I remember old “Nell” well, a lovely, elderly, retired working Collie. On her examination she had a very smelly, blood-tinged discharge from her vulvar area and an uncomfortable firm abdomen. Her Temperature was up, and she looked miserable. She had been off food, drinking a lot, and she had been sick a couple of times. Nell had all the symptoms of having Pyometra, and an advised ultrasound scan and blood tests confirmed this.
Pyometra is a secondary infection that occurs as a result of hormonal changes in the female's reproductive tract.
Each time a female dog has a heat or “season”, usually about twice a year every six months, she undergoes all the hormonal changes associated with a pregnancy, regardless of whether she becomes pregnant or not. The resultant changes in the uterus that occur during each season make pyometra more likely with her advancing age and with each season. Following each oestrus, the hormone progesterone remains elevated for up to two months and causes the lining of the uterus to thicken in preparation for pregnancy. If pregnancy does not occur for several consecutive oestrus cycles, the uterine lining continues to increase in thickness. Cysts can also form within the thickened uterine tissues, a condition called cystic endometrial hyperplasia. This thickened, cystic lining secretes fluids that can create an ideal environment for bacterial growth. In addition, the muscles of the uterus cannot contract properly, either due to thickening of the uterine wall or the high levels of the hormone progesterone. This means that bacteria that enters the uterus and fluids that have accumulated cannot be expelled. The combination of these factors can often lead to the life-threatening infection, pyometra.
Symptoms of pyometra usually develop around four to six weeks after the female dog has finished bleeding from her last oestrus cycle. In some cases, she may appear to be having an abnormally prolonged heavy season. If left untreated these signs will worsen to the point of dehydration, collapse, and sadly sometimes in severe cases, death from septic shock.
The clinical signs depend on whether or not the cervix remains open or closed. If it is open, pus will drain from the uterus through the vagina to the outside. A pus or an abnormal discharge is often seen on the skin or hair under the tail, and she may be licking herself excessively, and off food and lethargic. If the cervix is closed, pus that forms is not able to drain to the outside. Instead, it collects within the uterus ultimately causing the abdomen to distend. The bacteria release toxins that are then absorbed into the bloodstream. Dogs with closed pyometra become severely ill very rapidly. They are off food, very listless and very depressed. Vomiting or diarrhoea may also be present. Toxins released by the infection affect the kidney's ability to retain fluid. Increased urine production occurs, and many dogs drink an excess of water to compensate. Increased water consumption may occur in both open- and closed-cervix pyometra.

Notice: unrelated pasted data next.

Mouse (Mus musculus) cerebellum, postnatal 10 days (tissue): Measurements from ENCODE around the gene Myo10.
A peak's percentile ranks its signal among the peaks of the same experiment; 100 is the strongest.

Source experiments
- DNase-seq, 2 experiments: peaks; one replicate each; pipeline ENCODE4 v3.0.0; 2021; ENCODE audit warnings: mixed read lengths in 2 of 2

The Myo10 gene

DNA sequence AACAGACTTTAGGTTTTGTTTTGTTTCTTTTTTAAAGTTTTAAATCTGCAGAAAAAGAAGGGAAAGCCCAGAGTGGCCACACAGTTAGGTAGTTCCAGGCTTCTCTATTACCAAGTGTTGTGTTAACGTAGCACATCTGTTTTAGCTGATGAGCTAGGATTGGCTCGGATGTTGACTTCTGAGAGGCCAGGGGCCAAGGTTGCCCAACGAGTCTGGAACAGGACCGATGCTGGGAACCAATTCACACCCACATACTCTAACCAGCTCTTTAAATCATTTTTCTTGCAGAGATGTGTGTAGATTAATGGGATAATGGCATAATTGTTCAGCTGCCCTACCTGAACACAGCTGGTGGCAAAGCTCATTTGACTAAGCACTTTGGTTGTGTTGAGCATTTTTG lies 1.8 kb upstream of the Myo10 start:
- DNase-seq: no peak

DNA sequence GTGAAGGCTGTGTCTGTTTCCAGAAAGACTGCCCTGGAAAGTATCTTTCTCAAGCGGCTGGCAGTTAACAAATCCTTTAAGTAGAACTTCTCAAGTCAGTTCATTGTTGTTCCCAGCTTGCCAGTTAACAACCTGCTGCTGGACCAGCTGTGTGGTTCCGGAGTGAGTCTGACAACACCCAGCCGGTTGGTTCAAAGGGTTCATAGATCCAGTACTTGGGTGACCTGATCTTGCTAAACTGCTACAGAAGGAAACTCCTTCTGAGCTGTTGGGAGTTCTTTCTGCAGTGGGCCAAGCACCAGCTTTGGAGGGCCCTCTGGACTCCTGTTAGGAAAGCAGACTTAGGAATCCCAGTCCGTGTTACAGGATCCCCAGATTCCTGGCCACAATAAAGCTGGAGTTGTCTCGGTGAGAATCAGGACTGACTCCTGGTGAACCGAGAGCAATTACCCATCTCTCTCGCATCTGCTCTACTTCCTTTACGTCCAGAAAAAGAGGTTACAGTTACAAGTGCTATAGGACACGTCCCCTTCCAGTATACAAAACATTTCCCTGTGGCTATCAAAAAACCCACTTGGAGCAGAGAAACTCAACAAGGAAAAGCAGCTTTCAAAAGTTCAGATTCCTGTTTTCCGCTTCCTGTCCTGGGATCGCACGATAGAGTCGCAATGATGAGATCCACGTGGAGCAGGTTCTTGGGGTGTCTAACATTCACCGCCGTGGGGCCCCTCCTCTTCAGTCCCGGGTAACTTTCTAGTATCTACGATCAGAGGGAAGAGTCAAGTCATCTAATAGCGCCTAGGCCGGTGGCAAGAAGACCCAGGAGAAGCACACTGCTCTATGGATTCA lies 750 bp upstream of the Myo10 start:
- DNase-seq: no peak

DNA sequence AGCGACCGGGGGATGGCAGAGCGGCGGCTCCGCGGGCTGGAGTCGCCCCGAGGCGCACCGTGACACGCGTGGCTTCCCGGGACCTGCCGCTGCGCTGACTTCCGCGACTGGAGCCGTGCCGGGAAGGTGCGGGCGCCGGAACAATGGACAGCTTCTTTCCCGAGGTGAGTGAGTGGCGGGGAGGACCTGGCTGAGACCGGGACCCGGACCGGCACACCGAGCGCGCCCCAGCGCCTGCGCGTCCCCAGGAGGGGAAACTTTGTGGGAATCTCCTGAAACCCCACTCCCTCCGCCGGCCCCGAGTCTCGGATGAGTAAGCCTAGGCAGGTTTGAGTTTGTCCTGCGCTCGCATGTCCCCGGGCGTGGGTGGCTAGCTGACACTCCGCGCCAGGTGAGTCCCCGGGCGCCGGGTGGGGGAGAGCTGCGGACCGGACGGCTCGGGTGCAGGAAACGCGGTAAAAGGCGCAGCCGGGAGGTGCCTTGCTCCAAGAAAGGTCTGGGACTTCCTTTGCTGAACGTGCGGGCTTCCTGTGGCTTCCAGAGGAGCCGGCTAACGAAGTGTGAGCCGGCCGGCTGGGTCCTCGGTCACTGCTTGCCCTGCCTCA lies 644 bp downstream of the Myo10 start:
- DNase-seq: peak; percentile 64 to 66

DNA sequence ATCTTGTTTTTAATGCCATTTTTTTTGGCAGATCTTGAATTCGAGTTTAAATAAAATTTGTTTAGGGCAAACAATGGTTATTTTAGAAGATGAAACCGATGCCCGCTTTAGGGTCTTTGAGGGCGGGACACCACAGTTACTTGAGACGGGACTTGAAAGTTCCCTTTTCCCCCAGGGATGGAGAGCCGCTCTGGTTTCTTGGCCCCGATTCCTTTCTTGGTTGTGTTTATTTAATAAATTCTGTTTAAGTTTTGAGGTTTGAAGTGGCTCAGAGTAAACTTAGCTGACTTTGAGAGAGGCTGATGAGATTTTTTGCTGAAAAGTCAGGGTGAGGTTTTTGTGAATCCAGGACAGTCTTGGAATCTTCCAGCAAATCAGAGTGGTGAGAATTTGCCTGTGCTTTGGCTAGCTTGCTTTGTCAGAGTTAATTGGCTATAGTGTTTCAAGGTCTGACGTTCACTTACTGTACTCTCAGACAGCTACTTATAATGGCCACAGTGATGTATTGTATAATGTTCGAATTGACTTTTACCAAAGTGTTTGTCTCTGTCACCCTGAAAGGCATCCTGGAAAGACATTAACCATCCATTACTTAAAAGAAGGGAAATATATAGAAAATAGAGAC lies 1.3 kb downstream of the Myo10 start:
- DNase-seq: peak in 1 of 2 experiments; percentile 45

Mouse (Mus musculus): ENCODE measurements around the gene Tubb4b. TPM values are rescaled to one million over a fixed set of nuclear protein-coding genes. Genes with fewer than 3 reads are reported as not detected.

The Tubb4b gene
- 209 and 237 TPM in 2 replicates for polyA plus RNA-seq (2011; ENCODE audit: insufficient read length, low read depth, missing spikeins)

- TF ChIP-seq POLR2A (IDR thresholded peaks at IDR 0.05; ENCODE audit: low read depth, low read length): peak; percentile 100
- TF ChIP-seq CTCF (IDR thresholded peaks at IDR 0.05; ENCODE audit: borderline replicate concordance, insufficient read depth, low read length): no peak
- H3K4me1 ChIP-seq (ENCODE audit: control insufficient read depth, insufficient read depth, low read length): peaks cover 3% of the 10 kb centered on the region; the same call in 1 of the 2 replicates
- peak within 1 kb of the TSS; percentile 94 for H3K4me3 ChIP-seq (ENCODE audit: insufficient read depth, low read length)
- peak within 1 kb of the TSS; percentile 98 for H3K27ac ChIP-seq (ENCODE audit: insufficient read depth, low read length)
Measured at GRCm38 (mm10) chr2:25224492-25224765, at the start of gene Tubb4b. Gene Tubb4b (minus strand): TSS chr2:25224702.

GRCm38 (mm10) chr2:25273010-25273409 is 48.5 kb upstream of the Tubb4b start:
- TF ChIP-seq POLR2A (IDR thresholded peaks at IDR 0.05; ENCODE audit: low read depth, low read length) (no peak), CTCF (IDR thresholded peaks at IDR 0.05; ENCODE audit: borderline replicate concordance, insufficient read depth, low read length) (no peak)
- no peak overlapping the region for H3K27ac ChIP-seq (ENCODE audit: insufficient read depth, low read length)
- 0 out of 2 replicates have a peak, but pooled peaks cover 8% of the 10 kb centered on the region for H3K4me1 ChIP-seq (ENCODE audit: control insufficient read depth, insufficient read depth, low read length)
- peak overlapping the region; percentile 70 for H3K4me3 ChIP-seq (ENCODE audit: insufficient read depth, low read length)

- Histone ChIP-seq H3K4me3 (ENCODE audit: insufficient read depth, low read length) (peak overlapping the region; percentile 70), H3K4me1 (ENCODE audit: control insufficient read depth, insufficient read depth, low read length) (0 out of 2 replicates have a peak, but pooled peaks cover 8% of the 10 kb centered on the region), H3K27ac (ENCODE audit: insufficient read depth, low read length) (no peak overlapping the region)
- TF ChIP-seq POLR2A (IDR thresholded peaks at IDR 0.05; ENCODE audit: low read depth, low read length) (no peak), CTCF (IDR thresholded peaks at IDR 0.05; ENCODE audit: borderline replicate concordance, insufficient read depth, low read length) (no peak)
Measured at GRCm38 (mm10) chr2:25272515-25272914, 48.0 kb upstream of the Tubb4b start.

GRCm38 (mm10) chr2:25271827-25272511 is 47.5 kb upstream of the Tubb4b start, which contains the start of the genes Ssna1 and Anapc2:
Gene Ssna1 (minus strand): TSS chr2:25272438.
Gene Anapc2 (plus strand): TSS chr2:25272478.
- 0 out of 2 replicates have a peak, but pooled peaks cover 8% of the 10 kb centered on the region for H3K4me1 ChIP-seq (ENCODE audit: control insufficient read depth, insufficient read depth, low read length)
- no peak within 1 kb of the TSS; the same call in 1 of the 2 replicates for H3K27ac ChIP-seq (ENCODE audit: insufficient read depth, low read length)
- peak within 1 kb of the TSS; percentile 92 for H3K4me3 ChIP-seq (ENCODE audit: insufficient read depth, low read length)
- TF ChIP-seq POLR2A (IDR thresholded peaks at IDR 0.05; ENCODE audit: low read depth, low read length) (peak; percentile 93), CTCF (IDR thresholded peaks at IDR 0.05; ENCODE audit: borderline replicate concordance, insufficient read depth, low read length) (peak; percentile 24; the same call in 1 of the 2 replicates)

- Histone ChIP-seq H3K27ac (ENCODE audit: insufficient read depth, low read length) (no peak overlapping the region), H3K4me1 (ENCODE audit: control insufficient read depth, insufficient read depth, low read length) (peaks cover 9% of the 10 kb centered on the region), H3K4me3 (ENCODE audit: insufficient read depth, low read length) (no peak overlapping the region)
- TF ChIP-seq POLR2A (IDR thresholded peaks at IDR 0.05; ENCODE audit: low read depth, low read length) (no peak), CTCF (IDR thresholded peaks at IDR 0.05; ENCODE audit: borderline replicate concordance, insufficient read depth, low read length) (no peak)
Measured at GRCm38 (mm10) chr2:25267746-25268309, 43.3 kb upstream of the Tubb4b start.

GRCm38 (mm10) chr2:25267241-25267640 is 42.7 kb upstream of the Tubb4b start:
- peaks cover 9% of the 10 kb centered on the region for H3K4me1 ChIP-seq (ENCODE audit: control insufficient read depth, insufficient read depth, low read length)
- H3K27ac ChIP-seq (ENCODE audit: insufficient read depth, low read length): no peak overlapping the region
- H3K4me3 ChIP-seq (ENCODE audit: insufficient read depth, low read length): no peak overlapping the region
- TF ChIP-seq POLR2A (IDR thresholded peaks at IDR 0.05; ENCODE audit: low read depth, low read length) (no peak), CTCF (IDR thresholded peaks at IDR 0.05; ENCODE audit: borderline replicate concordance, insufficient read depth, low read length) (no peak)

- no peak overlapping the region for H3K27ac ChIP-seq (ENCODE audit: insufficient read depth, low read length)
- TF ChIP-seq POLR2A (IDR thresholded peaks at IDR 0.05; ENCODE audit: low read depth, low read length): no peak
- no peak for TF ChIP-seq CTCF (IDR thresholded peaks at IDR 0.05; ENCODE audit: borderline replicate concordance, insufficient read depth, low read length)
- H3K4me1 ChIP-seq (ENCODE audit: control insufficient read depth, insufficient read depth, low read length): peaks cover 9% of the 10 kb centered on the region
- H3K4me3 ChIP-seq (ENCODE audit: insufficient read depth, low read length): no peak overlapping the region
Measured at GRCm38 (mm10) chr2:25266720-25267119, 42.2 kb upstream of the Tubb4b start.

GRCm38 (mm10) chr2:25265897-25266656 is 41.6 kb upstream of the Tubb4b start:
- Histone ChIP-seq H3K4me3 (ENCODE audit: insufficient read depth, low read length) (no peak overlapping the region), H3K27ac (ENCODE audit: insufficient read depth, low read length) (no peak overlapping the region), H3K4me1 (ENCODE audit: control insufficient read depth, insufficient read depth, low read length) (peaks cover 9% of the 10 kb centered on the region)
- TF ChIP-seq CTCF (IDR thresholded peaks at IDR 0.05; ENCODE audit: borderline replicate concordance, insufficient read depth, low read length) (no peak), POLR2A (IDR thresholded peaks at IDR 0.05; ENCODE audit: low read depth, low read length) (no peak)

Your vet will probably suspect your dog has pyometra based on your description of the presenting signs, from their examination of your pet and on questioning their recent history. They may advise investigative procedures such as imaging: X-rays and ultrasound, and blood tests, to confirm the diagnosis, to rule out other possible causes, and to check that your pet is well enough to undergo any advised surgical treatment.
The treatment of choice for pyometra is surgery to remove the ovaries and uterus. The operation is essentially the same as a routine spay, a full ovariohysterectomy. However, there is more risk involved and a higher chance of complications when the operation is being carried out on an already sick pet with an enlarged, vascular, infected womb. Your dog will be given intravenous fluids, antibiotics, and pain relief as support.
Pyometra is a serious and life-threatening infection which only occurs in non-spayed female dogs. If your dog has pyometra, she will need emergency surgery which is far riskier, longer, and more complicated than a routine spay. Recovery will also be slower, and your dog may need to be for hospitalised for monitoring.
The only way to avoid any risk of pyometra, is to get your dog spayed. This surgery can be done before her first season from 6 months of age, or 2 to 3 months after a season. Spaying your female dog at a young age will help prevent this serious condition occurring in the first place. Spaying is an important, advised procedure which prevents unwanted pregnancies, decreases the risk of mammary cancer, and completely eliminates the risk of pyometra. Also, a routine spay and general anaesthetic on a healthy patient is much safer than an emergency surgery on a critically ill patient.
Thankfully, old Nell made a good recovery from her emergency surgery, and she was soon happy “supervising” the younger dogs around the farm again!
If you are concerned or need advice on spay surgery for your female dog. Please do contact your Vet for good professional advice.